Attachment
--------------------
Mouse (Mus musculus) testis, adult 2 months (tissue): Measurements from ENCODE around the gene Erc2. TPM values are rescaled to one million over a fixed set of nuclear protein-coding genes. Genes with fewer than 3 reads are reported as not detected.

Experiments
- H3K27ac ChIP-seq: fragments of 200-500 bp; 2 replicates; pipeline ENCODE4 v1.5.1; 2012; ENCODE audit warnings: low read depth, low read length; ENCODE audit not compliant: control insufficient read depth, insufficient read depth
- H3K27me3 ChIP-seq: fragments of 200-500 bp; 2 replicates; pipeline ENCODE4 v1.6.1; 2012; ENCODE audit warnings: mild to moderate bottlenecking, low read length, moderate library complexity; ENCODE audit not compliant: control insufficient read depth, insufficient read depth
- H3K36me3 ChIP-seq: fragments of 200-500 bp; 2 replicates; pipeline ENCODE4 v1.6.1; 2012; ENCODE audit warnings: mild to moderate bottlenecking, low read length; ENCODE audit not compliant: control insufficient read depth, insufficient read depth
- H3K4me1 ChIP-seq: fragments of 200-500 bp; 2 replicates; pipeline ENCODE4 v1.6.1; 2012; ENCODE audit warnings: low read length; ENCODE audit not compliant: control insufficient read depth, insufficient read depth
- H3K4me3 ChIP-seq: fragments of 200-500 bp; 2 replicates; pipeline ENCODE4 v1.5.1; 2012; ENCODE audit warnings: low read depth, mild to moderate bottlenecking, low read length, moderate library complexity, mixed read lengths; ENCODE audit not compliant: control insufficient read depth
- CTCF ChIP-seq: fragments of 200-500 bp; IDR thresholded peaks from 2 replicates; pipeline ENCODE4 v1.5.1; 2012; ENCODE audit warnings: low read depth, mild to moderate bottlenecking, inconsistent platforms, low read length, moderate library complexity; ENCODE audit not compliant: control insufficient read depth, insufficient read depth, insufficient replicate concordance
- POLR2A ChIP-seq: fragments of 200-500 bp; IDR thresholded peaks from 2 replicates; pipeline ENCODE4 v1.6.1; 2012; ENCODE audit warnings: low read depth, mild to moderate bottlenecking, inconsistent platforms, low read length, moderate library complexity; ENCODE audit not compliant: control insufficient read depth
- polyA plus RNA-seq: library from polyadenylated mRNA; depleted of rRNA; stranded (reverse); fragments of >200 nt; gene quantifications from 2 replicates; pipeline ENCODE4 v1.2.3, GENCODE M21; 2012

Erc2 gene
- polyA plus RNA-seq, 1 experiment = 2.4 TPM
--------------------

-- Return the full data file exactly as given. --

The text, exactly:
Mouse (Mus musculus) testis, adult 2 months (tissue): Measurements from ENCODE around the gene Erc2. TPM values are rescaled to one million over a fixed set of nuclear protein-coding genes. Genes with fewer than 3 reads are reported as not detected.

Experiments
- H3K27ac ChIP-seq: fragments of 200-500 bp; 2 replicates; pipeline ENCODE4 v1.5.1; 2012; ENCODE audit warnings: low read depth, low read length; ENCODE audit not compliant: control insufficient read depth, insufficient read depth
- H3K27me3 ChIP-seq: fragments of 200-500 bp; 2 replicates; pipeline ENCODE4 v1.6.1; 2012; ENCODE audit warnings: mild to moderate bottlenecking, low read length, moderate library complexity; ENCODE audit not compliant: control insufficient read depth, insufficient read depth
- H3K36me3 ChIP-seq: fragments of 200-500 bp; 2 replicates; pipeline ENCODE4 v1.6.1; 2012; ENCODE audit warnings: mild to moderate bottlenecking, low read length; ENCODE audit not compliant: control insufficient read depth, insufficient read depth
- H3K4me1 ChIP-seq: fragments of 200-500 bp; 2 replicates; pipeline ENCODE4 v1.6.1; 2012; ENCODE audit warnings: low read length; ENCODE audit not compliant: control insufficient read depth, insufficient read depth
- H3K4me3 ChIP-seq: fragments of 200-500 bp; 2 replicates; pipeline ENCODE4 v1.5.1; 2012; ENCODE audit warnings: low read depth, mild to moderate bottlenecking, low read length, moderate library complexity, mixed read lengths; ENCODE audit not compliant: control insufficient read depth
- CTCF ChIP-seq: fragments of 200-500 bp; IDR thresholded peaks from 2 replicates; pipeline ENCODE4 v1.5.1; 2012; ENCODE audit warnings: low read depth, mild to moderate bottlenecking, inconsistent platforms, low read length, moderate library complexity; ENCODE audit not compliant: control insufficient read depth, insufficient read depth, insufficient replicate concordance
- POLR2A ChIP-seq: fragments of 200-500 bp; IDR thresholded peaks from 2 replicates; pipeline ENCODE4 v1.6.1; 2012; ENCODE audit warnings: low read depth, mild to moderate bottlenecking, inconsistent platforms, low read length, moderate library complexity; ENCODE audit not compliant: control insufficient read depth
- polyA plus RNA-seq: library from polyadenylated mRNA; depleted of rRNA; stranded (reverse); fragments of >200 nt; gene quantifications from 2 replicates; pipeline ENCODE4 v1.2.3, GENCODE M21; 2012

Erc2 gene
- polyA plus RNA-seq, 1 experiment = 2.4 TPM